Higher Rock Education - Economics Blog

Friday, October 30, 2020

The Move to Electric Vehicles (EV)

As scientists and world leaders become more informed about climate change, the world has adjusted the way it buys cars.

The way a car is powered has changed dramatically over the last 20 years, from the traditional combustion engine to the hybrid model car with the introduction of the plug-in hybrid to the recent introduction and development of the electric vehicle (EV).

Chances are, your next car will be more environmentally friendly. Electric vehicles are the fastest growing segment of the automotive industry.  How are companies in the automotive industry adapting? What will it take to build the infrastructure for a sustainable charging network?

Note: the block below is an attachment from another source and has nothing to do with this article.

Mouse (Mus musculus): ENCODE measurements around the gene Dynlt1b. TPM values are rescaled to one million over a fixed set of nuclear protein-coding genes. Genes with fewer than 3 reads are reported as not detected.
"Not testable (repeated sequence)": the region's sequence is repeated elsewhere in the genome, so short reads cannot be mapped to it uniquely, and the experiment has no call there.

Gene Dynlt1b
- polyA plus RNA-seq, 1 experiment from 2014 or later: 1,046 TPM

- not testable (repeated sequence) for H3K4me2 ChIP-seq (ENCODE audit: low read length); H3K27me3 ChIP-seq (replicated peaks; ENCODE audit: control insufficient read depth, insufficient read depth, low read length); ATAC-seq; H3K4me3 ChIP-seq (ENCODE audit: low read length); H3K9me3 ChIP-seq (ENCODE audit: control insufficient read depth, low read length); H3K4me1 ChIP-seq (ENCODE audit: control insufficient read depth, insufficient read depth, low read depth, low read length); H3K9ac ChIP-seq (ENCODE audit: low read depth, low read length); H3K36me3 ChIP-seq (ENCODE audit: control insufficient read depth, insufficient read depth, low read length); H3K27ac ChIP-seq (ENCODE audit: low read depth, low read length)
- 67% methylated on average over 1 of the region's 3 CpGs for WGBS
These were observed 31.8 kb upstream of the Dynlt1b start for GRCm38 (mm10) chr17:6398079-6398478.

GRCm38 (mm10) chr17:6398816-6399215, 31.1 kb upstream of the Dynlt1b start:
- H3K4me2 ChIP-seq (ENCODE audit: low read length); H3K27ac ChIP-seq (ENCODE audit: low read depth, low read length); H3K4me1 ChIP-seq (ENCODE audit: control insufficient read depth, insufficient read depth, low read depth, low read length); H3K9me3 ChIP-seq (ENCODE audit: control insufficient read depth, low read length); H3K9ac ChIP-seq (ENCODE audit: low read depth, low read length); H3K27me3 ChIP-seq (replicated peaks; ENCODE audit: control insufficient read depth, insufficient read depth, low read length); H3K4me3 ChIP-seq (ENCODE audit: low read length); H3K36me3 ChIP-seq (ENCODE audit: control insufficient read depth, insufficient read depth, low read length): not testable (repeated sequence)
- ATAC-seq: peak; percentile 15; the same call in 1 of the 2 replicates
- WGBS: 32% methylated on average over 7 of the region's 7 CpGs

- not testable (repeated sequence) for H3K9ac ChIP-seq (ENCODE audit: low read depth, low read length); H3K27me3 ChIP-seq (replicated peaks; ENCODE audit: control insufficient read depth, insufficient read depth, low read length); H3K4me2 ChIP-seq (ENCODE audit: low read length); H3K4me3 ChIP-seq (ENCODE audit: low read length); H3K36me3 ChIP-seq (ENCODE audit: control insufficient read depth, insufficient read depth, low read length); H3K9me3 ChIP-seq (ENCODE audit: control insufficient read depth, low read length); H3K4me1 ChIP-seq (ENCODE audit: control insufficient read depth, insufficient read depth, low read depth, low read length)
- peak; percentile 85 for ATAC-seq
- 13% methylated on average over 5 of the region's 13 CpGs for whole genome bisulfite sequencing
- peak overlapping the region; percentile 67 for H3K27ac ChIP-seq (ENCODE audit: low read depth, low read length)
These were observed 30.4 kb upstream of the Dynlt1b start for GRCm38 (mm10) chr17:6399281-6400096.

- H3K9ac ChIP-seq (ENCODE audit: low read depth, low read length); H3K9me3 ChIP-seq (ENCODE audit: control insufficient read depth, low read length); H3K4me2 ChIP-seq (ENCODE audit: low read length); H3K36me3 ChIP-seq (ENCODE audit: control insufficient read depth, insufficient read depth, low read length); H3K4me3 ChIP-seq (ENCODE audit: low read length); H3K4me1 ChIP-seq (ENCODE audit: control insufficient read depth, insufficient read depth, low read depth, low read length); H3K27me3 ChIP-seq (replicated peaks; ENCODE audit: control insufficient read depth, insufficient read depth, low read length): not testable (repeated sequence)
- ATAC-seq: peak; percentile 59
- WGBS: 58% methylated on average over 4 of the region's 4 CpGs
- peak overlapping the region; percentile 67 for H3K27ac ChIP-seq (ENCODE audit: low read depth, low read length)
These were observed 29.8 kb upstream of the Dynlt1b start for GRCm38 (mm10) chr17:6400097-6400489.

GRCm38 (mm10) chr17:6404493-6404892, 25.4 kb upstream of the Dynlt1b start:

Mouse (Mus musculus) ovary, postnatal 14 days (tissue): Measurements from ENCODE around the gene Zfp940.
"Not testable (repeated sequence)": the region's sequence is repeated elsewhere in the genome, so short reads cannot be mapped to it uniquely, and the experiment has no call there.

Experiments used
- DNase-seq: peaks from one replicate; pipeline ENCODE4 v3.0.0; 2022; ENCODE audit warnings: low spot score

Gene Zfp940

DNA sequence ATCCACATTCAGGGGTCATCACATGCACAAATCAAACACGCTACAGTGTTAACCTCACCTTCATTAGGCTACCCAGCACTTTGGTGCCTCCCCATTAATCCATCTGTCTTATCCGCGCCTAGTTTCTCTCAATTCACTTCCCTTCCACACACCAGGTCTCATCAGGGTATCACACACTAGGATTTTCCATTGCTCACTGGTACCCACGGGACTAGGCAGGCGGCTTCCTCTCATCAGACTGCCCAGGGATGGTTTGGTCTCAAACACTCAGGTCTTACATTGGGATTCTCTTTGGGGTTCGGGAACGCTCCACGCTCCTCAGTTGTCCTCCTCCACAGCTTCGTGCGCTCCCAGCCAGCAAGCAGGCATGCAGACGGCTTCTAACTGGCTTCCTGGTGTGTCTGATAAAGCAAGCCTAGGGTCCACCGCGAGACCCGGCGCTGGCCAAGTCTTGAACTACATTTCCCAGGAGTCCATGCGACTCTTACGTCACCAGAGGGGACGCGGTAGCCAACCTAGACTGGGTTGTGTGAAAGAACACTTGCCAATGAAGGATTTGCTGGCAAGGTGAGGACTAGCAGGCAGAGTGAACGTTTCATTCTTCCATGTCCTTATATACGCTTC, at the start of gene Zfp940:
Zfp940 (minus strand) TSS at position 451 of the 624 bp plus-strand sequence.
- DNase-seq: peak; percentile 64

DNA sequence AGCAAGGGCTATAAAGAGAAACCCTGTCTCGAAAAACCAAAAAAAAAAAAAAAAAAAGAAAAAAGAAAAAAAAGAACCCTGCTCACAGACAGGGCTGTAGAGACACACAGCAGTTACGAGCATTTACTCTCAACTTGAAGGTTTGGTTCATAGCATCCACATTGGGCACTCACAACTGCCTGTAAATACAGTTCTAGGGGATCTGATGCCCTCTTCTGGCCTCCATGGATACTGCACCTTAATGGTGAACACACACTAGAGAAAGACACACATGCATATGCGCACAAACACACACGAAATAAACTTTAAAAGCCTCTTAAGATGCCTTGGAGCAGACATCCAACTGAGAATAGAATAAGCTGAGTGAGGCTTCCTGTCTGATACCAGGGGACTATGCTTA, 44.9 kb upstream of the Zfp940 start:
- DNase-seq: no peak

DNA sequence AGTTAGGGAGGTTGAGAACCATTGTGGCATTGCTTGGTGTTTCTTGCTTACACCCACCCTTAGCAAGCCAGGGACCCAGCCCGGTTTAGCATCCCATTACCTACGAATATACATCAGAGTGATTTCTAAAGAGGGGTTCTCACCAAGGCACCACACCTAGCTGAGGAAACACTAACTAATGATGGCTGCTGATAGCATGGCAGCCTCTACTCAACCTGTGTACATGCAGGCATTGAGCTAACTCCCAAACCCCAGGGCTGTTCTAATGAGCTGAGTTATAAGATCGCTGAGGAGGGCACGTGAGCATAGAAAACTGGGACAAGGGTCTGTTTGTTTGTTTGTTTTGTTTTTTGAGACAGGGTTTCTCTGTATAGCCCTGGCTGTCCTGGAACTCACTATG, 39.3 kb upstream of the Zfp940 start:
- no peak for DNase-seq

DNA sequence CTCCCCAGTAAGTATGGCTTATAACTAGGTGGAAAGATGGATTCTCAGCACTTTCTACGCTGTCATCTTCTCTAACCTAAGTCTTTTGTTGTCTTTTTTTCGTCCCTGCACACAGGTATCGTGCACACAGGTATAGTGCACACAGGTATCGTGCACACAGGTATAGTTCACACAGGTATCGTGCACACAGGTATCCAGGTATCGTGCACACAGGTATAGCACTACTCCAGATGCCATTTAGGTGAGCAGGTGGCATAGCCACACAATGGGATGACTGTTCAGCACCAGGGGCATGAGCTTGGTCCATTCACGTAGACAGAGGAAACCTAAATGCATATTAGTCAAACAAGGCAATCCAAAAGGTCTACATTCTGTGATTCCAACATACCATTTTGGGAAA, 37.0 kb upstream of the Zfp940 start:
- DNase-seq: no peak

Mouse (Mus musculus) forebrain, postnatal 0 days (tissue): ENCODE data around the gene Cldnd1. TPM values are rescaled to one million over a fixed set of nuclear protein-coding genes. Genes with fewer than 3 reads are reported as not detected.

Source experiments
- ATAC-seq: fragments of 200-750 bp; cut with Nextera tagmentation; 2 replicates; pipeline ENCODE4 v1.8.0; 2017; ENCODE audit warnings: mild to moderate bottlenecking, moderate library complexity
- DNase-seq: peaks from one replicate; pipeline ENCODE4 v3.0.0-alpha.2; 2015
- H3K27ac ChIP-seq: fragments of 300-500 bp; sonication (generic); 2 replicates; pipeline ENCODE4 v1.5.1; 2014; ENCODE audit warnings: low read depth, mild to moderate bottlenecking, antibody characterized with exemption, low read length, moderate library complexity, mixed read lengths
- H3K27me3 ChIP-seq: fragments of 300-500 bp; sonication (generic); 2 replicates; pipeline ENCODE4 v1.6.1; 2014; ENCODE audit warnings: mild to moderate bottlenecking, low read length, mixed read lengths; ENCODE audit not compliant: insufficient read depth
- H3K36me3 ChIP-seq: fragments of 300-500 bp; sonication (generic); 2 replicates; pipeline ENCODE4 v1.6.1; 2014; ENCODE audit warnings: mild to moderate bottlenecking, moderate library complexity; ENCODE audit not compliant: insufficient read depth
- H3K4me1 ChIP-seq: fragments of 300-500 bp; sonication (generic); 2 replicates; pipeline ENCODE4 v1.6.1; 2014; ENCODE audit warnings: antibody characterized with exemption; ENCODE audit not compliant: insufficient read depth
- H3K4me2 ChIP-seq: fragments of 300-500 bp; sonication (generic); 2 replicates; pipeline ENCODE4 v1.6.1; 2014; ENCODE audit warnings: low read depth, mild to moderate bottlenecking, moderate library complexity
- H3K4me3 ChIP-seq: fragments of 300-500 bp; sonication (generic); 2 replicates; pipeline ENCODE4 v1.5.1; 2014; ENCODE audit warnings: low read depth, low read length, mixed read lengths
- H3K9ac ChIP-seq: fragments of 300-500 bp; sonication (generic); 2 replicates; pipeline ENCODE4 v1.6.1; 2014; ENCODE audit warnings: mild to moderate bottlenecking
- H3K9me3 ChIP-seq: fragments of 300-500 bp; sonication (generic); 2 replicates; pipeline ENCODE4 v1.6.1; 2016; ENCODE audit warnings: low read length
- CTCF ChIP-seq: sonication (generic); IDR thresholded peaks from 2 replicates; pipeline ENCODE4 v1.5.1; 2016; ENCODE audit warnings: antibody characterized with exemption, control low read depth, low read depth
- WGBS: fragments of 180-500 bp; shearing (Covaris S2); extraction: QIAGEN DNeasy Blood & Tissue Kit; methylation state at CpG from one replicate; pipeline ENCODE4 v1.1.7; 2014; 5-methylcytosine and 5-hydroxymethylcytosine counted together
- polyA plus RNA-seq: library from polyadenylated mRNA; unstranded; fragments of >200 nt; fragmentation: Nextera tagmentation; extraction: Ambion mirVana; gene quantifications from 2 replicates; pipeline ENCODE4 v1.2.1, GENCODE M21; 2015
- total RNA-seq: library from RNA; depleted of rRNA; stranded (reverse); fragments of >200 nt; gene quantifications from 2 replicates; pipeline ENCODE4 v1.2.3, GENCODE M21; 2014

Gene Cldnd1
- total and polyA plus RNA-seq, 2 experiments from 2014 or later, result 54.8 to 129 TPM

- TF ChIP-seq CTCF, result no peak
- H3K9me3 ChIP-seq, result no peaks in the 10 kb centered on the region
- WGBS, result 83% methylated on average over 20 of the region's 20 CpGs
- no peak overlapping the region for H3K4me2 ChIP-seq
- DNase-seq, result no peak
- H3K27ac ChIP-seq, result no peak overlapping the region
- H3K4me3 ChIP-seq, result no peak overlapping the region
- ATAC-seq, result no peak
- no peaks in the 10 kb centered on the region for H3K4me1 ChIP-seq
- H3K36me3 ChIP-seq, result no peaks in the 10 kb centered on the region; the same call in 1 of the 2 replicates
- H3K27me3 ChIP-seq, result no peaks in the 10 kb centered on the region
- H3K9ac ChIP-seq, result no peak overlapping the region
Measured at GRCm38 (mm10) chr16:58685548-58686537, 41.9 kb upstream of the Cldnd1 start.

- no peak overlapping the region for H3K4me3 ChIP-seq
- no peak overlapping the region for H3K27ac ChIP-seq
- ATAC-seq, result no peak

Image from iStockThere are now more than seven million electric vehicles (EV’s) on the road or an estimated 3% of cars sold worldwide, according to BloombergNEF’s 2020 Electric Vehicle Outlook. The analysis predicts that 10% of passenger vehicles sold worldwide will be EV models by 2025, growing to 28% by 2030 and 58% in 2040.

Sales of cars with internal combustion engines peaked in 2017 and are projected to remain in decline, as the EV battery cost, battery range and charging footprint continue to improve. The growth comes from countries and businesses competing to re-shape the automotive industry, given the urgency to become more carbon efficient and eco-friendly, and changing consumer preferences.